Oh those apples

It’s 9:15 Wed. eve. and I just got in from spraying the apple orchard. It’s supposed to rain tomorrow and because of all this wind it’s been hard to find to find a non- windy morning to spray. I wanted to get a protective spray on before the impending rain [which will create another fungal infection period]. I’d much prefer to spray in the morning. My energy is better and I like to have daylight to see what I’m doing.It’s good to be alert because there are plenty of things that take careful attention. The tractor used for this activity is about 35 years old and has more than just a few issues. So, I had to jump the battery to get it started.It’s not the first time that this has been needed but then I don’t normally spray at night. Now it’s dawning on me that we must have a charging issue. On my second trip to the orchard I discovered that the lights were just barely working and it’s getting dark! When you’re outside for any length of time your eyes adjust to the light [or lack of it] it but it certainly helps to have a little help from the moon. No such luck-1/4 moon tonight. The rows are mighty close and long and I’m sure hoping I didn’t wipe out any branches with the tractor tires. I’m thankful that I have such an intimate relationship with the apple orchard. I’ve spent a lot of hours and years pruning these trees, driving the rows and picking the fruit. Thank goodness-because there is no stopping once you’ve commited to filling the spray tank. The few flowers still on the trees helped to guide the way. It’s amazing how even dandelion flowers seem to almost glow in the dark.Well I made it! Getting the tractor parked in the shed without lights was a lot of fun too. Even with functional lights you have to watch what you’re doing so as not to hit all the other stuff parked in there.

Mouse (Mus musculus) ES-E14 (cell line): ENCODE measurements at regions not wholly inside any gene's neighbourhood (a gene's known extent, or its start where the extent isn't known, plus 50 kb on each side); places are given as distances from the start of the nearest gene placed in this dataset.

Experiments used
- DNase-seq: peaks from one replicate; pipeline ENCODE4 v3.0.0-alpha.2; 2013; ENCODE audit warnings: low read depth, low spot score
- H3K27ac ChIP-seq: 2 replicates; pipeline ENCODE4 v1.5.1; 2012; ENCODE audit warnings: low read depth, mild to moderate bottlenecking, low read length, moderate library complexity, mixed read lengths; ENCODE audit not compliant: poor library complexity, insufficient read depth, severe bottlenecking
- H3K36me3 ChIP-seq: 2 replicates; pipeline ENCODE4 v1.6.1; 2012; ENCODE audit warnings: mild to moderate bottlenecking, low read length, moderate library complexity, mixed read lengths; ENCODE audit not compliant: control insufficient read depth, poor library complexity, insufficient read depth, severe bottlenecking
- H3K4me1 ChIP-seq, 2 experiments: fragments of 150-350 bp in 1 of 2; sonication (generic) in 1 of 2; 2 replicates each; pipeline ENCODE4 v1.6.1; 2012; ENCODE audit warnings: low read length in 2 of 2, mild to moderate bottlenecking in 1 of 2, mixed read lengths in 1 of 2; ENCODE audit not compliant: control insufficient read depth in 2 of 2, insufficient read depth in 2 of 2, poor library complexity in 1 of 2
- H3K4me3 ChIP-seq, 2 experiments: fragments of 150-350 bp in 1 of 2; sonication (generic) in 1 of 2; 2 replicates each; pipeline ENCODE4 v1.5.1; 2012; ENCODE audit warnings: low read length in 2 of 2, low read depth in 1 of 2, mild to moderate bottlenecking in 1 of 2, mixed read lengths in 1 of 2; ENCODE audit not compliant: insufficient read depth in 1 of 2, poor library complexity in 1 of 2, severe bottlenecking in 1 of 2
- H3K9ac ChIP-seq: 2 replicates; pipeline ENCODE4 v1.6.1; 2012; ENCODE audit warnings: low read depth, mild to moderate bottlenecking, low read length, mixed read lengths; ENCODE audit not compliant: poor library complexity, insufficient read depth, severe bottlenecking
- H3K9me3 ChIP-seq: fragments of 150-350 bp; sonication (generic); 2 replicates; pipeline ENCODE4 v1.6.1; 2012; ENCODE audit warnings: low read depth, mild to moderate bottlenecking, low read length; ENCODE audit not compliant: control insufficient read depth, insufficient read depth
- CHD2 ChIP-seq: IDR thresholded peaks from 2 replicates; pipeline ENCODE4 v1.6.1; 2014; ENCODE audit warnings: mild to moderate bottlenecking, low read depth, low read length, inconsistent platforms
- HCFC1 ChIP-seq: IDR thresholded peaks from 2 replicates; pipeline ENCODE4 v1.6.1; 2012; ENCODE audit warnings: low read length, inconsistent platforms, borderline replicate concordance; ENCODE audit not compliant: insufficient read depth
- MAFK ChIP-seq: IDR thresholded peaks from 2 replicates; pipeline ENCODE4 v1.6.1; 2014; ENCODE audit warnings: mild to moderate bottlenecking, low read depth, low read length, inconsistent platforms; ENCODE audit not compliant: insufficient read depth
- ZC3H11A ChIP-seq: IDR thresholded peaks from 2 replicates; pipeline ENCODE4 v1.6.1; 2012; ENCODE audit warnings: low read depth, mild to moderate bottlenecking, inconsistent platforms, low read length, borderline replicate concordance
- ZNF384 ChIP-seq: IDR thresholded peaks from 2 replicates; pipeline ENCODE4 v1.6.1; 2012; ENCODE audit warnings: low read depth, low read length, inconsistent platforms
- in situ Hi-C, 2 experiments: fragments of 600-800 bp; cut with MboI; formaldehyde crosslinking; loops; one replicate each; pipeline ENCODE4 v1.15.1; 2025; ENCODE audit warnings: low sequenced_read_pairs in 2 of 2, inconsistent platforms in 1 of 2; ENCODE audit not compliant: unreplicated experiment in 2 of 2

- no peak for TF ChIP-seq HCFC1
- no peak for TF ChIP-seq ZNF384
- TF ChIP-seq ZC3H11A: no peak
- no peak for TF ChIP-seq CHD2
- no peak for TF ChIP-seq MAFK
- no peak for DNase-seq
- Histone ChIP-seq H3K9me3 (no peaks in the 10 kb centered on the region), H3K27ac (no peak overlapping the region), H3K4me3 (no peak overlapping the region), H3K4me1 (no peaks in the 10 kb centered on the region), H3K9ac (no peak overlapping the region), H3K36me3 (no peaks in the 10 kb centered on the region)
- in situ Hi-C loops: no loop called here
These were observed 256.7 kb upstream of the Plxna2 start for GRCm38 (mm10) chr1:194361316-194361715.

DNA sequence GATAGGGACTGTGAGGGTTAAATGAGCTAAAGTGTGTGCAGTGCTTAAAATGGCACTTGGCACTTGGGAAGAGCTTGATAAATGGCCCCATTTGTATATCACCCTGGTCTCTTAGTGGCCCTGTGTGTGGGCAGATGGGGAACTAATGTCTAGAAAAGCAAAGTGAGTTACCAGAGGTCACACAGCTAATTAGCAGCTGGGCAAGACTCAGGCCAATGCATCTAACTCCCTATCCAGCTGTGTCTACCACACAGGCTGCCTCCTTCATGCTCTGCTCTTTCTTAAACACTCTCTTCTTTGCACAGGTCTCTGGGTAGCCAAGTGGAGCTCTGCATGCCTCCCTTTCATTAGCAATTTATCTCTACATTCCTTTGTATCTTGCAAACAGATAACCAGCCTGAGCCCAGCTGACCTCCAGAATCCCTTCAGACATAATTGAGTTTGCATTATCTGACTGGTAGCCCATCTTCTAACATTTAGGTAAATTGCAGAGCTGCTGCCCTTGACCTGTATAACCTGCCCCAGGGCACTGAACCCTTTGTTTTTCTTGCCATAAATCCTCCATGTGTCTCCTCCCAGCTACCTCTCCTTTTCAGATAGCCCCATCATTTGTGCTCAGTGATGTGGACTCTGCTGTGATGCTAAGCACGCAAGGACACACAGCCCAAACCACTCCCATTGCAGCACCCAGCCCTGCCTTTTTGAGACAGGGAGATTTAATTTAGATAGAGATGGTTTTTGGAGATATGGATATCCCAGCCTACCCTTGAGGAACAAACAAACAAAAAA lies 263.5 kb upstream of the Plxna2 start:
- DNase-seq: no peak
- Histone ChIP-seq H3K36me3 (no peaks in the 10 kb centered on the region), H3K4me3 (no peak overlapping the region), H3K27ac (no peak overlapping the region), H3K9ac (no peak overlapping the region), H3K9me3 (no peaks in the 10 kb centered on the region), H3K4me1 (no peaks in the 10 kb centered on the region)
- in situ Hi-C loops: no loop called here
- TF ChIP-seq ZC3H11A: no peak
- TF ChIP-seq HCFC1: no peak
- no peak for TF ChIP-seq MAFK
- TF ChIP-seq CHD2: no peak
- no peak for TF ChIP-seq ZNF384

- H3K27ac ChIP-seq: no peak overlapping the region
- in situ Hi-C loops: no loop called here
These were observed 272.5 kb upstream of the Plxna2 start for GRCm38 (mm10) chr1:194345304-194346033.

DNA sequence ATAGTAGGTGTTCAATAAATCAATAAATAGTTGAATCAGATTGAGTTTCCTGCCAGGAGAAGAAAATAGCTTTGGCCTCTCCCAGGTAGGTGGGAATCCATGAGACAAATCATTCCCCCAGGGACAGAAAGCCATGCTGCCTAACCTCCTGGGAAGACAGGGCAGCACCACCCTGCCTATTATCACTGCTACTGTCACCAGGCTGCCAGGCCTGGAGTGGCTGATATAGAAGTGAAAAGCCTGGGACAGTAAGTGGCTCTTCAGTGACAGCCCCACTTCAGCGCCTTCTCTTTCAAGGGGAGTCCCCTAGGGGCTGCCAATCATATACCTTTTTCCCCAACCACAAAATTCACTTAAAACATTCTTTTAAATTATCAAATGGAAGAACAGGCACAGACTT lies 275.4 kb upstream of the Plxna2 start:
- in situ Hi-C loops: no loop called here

I’m hoping all this effort results in wonderful fruit! It’s been such a topsy turvy growing year so far that its hard to judge what to do based on former years. We rely heavily on our IPM traps to help indicate when we might have a pest population that needs to be dealt with.The tufted apple bud moths[TABM] were what had my attention tonight. By using these traps and pharamone mating distruptants we can minimize the amount of chemicals in the environment. I’ve discovered that nobody likes wormy apples. If everyone could tolerate a little less beauty in the fruit we eat there could be dramatically less pesticides in the environment.
Anyway, I’m happy to move on to a shower and some diner. Tomorrow is another day. Perhaps it will have a tad less adventure. I’m sure we’ll be spending a bit of time under the hood of our old David Brown tractor. We call it/him “David” for short.
Farmer Karen